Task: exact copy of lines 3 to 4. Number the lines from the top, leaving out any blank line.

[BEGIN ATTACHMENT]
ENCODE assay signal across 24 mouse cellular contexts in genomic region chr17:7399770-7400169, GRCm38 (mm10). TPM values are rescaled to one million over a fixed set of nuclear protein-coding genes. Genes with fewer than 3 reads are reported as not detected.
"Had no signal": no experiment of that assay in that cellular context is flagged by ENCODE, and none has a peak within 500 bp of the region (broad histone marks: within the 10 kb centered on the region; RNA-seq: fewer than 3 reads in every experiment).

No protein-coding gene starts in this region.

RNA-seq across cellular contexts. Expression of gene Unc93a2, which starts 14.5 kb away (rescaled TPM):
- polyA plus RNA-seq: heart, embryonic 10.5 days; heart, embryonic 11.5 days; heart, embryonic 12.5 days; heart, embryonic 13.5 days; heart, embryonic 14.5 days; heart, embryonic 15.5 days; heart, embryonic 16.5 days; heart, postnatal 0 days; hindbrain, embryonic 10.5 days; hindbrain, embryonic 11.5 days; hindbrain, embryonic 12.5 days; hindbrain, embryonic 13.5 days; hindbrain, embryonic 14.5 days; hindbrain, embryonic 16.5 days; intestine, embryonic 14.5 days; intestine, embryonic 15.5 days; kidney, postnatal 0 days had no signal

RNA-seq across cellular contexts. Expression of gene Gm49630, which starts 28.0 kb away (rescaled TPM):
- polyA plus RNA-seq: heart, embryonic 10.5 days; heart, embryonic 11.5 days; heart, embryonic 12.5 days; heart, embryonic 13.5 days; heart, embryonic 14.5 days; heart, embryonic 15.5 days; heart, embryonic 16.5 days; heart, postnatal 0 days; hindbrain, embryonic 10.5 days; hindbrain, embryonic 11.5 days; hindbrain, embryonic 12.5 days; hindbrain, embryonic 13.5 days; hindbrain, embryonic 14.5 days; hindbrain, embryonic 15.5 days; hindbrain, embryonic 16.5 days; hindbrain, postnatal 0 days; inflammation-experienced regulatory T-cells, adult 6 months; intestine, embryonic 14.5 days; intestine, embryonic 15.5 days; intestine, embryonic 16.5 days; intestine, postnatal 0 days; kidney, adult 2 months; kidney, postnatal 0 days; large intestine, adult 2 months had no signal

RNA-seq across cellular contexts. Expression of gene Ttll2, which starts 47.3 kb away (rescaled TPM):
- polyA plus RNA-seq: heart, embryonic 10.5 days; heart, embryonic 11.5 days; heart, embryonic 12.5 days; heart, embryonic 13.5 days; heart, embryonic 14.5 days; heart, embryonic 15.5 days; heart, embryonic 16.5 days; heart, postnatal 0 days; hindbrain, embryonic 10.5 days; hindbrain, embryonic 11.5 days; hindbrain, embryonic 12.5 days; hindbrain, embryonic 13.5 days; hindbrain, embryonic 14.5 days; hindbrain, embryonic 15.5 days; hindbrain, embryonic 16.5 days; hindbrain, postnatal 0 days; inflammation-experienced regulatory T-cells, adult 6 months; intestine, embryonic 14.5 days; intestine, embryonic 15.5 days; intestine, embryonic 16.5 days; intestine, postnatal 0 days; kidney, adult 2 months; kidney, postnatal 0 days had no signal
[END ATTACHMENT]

No protein-coding gene starts in this region.

RNA-seq across cellular contexts. Expression of gene Unc93a2, which starts 14.5 kb away (rescaled TPM):